I'm studying functional analysis (namely weak convergence) and need to prove the following result: if $f,f_1,\ldots f_n$ are some linear maps $X\to \mathbb{C}$, where $X$ is a vector space over $\mathbb{C}$ then the inclusion $\bigcap\mathrm{Ker}f_i\subset \mathrm{Ker}f$ implies that $f\in \mathrm{Span}(f_1,\ldots f_n)$. It can be easily seen in the case $n=1$: $\mathrm{Ker}f_1\subset \mathrm{Ker}f$ implies that $\mathrm{Ker}f_1=\mathrm{Ker}f$ and immediately $f_1=cf$ for some $c\in \mathbb{C}$. Could you help me with the general case?

  • $\begingroup$ can you please explain why $Kerf1⊂Kerf $implies that $Kerf1=Kerf$ $\endgroup$
    – happymath
    Jun 1, 2014 at 9:52
  • $\begingroup$ Use strong induction. For the inductive step, apply the inductive hypothesis to $f$, $f_1$, $\ldots$, $f_n$ restricted to $\text{ker}(f_{n+1})$. $\endgroup$ Jun 1, 2014 at 9:56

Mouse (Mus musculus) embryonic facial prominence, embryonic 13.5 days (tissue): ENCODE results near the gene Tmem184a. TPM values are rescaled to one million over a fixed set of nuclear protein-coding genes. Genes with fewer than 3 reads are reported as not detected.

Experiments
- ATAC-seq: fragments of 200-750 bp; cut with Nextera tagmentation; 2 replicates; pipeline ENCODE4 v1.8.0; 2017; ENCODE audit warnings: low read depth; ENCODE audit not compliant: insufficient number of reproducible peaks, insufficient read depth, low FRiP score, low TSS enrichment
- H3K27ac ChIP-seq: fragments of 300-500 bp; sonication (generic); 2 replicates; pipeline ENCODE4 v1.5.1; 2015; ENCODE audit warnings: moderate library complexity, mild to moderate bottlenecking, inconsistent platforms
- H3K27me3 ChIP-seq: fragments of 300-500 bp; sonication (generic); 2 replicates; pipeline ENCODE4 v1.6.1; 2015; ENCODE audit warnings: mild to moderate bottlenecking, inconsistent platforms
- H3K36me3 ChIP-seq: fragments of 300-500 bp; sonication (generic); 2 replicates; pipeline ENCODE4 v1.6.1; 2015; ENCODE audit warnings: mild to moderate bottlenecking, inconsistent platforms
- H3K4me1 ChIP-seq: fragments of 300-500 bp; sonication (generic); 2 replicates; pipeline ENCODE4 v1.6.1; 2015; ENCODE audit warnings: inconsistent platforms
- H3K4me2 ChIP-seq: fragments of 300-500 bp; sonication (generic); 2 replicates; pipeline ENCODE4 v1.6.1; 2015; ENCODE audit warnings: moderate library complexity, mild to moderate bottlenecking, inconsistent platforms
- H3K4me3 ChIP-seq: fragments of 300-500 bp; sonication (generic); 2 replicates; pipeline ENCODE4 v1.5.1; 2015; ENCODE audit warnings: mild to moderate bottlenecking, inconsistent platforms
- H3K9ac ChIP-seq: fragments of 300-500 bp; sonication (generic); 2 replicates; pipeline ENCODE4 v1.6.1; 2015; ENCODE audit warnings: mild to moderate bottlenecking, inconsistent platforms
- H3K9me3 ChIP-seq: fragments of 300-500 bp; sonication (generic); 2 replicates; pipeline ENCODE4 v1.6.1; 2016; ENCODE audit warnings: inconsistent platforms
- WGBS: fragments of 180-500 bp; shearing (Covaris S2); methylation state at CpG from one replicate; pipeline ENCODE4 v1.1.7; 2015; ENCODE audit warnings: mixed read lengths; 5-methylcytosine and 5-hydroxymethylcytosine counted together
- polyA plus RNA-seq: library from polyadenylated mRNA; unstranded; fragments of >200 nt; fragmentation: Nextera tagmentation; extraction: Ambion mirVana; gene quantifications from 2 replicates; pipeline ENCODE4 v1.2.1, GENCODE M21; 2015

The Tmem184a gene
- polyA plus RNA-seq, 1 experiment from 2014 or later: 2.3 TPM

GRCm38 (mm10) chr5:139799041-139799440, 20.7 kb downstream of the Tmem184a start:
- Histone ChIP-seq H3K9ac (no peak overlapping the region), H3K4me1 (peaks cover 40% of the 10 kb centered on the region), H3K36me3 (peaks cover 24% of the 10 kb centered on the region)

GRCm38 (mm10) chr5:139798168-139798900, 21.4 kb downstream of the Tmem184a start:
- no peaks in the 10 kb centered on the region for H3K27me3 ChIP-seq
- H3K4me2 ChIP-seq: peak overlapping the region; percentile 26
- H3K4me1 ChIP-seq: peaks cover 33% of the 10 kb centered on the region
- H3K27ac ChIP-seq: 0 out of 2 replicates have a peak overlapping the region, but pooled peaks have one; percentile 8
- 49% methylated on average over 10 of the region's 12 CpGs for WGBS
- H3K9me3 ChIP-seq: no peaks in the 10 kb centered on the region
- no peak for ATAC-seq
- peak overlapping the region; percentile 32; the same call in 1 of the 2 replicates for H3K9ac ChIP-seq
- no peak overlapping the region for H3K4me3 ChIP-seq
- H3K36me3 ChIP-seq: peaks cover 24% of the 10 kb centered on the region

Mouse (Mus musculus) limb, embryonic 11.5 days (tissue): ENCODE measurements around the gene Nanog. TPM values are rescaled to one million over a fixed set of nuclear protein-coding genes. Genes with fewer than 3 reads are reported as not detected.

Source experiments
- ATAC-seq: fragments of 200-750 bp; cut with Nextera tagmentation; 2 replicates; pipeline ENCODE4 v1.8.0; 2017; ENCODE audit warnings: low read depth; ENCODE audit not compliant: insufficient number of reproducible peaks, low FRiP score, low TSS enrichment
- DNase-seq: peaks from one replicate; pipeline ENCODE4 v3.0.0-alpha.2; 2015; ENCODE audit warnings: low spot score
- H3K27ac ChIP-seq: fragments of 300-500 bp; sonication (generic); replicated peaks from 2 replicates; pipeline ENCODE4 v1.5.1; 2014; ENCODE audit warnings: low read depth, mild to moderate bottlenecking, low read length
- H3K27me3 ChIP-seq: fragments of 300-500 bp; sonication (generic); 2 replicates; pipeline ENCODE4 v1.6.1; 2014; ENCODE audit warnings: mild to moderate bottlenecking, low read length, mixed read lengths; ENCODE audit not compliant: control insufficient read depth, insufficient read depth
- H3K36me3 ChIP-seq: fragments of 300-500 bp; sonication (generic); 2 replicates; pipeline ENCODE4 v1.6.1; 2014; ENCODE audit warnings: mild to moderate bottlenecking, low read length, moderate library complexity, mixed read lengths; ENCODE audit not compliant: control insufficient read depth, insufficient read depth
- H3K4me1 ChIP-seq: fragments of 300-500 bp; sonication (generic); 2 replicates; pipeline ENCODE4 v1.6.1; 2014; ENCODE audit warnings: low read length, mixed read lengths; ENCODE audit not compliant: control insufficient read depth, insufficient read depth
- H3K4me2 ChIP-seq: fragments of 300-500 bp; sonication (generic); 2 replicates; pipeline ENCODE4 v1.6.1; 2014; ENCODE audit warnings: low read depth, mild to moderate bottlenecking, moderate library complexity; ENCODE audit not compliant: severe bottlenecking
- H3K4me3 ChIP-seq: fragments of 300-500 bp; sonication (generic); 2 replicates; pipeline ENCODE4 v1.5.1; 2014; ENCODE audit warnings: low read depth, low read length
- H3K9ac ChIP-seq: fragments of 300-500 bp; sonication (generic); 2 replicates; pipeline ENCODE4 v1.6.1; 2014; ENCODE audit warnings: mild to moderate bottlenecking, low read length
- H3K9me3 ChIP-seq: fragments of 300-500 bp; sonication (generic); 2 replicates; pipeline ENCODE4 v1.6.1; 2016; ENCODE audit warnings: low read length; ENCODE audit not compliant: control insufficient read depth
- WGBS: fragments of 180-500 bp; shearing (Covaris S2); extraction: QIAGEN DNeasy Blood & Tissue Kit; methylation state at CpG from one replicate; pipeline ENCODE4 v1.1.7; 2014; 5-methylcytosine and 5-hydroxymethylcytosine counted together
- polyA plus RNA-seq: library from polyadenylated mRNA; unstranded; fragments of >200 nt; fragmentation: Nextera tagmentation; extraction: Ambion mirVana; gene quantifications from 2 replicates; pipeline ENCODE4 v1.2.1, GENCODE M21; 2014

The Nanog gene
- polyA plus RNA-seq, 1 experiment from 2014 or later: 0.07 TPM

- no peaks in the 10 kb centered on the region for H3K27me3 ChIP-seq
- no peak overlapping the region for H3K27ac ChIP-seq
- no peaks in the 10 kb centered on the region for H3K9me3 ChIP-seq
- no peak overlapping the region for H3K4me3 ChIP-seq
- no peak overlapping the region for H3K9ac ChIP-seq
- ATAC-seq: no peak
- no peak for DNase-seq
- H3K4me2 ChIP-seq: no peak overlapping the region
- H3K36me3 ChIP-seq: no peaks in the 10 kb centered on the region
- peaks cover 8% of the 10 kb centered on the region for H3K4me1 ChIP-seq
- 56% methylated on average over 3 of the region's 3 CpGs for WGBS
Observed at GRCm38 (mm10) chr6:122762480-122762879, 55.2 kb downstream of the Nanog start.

• 1
    $\begingroup$ Your assertion "Ker$f_1\subset$Ker$f \Rightarrow $Ker$f_1=$Ker$f$" seems false. Consider $f_1:\mathbb C[X] \to \mathbb C, 1 \mapsto 0, X^i \mapsto X^i$ for $i>0$ and $f:\mathbb C[X] \to \mathbb C, 1 \mapsto 0, X\mapsto 0, X^i \mapsto X^i$ for $i>1$. $\endgroup$
    – Sebastien
    Jun 1, 2014 at 9:56
  • $\begingroup$ For finite-dimensional $X$ and $n=1$ the statement in the question is certainly true. One has just to omit the claim $\ker f_1 = \ker f$ and put $f = cf_1$ instead of $f_1 = cf$ (allowing for $c\in C$ to be $0$). $\endgroup$
    – ivanpenev
    Jun 1, 2014 at 10:09
  • 1
    $\begingroup$ That assertion of the OP is correct, I think... $\endgroup$
    – DonAntonio
    Jun 1, 2014 at 10:10

1 Answer 1


The map $(f_1,\dots,f_n):V\to\mathbb C^n$ factors through the injective map $F:V/\bigcap\mathrm{Ker}f_i\to\mathbb C^n$. Since $\bigcap\mathrm{Ker}f_i\subset \mathrm{Ker}f$, the map $f:V\to\mathbb C$ factors through $\tilde f:V/\bigcap\mathrm{Ker}f_i\to\mathbb C$. Since $F$ is injective, we can extend the linear form $\tilde f$ to a linear form on $\mathbb C^n$ (i.e. $\tilde f$ is the composition $V/\bigcap\mathrm{Ker}f_i\to\mathbb C^n\to\mathbb C$). If that extended form sends the $i$-th basis vector of $\mathbb C^n$ to $c_i$ then $f=\sum_i c_i f_i$.


You must log in to answer this question.

Not the answer you're looking for? Browse other questions tagged .